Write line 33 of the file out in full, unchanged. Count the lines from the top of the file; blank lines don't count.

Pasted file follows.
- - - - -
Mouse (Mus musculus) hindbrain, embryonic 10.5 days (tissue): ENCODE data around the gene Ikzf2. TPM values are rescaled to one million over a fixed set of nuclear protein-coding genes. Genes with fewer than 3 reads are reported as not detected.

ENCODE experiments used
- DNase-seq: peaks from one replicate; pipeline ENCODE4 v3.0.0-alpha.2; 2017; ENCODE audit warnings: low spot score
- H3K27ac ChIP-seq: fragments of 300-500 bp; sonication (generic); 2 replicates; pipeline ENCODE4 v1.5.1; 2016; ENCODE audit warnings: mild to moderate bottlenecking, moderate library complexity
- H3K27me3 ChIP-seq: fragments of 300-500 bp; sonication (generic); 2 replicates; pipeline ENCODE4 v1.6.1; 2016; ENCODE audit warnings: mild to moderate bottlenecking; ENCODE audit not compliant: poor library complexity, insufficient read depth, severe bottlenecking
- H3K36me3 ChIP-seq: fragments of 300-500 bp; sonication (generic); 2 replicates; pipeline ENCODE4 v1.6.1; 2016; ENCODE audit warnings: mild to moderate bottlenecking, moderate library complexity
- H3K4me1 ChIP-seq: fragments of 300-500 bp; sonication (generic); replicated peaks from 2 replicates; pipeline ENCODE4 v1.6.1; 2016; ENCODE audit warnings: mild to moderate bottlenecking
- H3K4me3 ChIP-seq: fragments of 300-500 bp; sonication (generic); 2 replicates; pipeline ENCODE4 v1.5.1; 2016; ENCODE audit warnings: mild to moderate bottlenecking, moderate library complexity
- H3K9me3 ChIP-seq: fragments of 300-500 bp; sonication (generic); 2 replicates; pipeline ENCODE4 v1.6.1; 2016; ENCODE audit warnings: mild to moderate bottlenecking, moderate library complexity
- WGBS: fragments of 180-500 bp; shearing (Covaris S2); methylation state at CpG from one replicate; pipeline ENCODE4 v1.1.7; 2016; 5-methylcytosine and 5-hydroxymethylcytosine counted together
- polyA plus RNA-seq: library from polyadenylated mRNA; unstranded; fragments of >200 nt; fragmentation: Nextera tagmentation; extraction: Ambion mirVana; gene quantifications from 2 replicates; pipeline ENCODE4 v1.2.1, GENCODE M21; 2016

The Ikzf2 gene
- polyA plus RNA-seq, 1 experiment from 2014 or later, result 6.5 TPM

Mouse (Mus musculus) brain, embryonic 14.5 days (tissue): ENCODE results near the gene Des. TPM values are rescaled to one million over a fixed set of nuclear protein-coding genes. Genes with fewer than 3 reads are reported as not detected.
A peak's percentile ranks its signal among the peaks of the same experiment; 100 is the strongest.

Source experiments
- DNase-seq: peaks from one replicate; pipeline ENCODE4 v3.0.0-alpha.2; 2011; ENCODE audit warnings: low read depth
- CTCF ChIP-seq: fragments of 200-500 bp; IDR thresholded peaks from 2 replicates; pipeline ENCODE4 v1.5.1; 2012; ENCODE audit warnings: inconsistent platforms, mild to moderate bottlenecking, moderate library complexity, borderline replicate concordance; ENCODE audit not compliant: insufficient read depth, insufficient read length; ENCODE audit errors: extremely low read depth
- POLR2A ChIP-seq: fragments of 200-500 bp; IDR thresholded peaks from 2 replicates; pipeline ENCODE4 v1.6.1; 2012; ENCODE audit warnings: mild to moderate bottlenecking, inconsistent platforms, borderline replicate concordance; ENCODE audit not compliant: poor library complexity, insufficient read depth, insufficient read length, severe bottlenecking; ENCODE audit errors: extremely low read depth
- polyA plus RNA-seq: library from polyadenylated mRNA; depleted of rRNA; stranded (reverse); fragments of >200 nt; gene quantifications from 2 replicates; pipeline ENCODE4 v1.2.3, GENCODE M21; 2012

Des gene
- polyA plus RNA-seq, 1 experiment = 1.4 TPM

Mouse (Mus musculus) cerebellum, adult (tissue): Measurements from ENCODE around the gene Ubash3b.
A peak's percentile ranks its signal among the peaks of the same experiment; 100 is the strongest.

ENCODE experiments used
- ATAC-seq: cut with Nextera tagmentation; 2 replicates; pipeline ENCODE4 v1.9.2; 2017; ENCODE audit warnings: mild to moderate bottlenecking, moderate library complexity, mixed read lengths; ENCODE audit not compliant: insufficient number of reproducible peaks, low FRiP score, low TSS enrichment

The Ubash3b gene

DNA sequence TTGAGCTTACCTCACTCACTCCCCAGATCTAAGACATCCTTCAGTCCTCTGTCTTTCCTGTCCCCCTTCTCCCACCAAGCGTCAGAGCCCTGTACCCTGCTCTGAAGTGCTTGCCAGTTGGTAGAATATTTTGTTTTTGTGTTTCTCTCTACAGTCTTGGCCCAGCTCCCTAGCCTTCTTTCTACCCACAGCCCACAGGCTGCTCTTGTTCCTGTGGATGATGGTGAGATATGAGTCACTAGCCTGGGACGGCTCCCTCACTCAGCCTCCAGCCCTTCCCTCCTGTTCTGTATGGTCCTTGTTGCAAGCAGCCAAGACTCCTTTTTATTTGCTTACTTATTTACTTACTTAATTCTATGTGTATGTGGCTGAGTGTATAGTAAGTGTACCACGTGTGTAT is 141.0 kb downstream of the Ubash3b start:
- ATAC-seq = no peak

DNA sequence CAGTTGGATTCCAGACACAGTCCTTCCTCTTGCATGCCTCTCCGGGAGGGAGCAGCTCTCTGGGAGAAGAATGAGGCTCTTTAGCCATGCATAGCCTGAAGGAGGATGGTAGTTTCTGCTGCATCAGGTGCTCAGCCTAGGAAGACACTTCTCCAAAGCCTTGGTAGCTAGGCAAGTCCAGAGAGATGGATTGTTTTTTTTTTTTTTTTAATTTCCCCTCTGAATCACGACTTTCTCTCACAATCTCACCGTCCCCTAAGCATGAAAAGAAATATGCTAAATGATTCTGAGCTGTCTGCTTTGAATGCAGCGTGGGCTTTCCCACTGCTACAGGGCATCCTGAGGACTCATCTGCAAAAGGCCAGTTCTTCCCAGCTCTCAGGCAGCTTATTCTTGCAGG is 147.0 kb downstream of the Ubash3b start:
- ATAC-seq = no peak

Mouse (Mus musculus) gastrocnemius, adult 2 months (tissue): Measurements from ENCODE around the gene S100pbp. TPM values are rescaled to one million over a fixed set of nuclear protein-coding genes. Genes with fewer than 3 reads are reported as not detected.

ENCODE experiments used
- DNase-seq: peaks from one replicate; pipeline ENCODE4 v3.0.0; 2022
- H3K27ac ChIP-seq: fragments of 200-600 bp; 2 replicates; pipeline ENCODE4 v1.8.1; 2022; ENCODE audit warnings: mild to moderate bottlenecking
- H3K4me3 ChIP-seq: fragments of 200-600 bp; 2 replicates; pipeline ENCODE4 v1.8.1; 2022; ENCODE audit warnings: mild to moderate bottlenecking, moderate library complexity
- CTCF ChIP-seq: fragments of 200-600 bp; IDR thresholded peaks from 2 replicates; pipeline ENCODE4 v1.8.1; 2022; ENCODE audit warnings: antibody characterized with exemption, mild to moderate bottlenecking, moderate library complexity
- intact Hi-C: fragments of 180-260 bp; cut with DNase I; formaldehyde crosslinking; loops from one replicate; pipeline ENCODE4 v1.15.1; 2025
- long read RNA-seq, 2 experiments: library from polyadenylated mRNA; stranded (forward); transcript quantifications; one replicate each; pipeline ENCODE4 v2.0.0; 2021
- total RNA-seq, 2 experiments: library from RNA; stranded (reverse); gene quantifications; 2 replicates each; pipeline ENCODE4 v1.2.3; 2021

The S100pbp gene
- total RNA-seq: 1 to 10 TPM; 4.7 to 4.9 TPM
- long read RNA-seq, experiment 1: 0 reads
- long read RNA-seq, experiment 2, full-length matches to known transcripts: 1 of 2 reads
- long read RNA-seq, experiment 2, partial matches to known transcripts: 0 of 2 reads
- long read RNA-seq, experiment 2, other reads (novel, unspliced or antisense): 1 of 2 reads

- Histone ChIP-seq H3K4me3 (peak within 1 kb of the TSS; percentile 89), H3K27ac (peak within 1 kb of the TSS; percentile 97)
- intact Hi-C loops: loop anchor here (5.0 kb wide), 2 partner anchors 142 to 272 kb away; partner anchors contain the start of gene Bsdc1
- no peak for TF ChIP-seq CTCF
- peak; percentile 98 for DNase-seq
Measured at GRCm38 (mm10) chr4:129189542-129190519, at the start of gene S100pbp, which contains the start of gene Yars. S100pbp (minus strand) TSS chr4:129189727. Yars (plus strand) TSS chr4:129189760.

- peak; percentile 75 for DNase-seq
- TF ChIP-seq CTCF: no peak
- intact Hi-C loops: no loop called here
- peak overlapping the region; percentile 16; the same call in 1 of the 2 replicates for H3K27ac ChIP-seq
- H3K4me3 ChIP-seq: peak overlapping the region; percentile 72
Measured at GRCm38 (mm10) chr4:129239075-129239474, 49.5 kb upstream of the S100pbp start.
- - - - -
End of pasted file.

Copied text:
ENCODE experiments used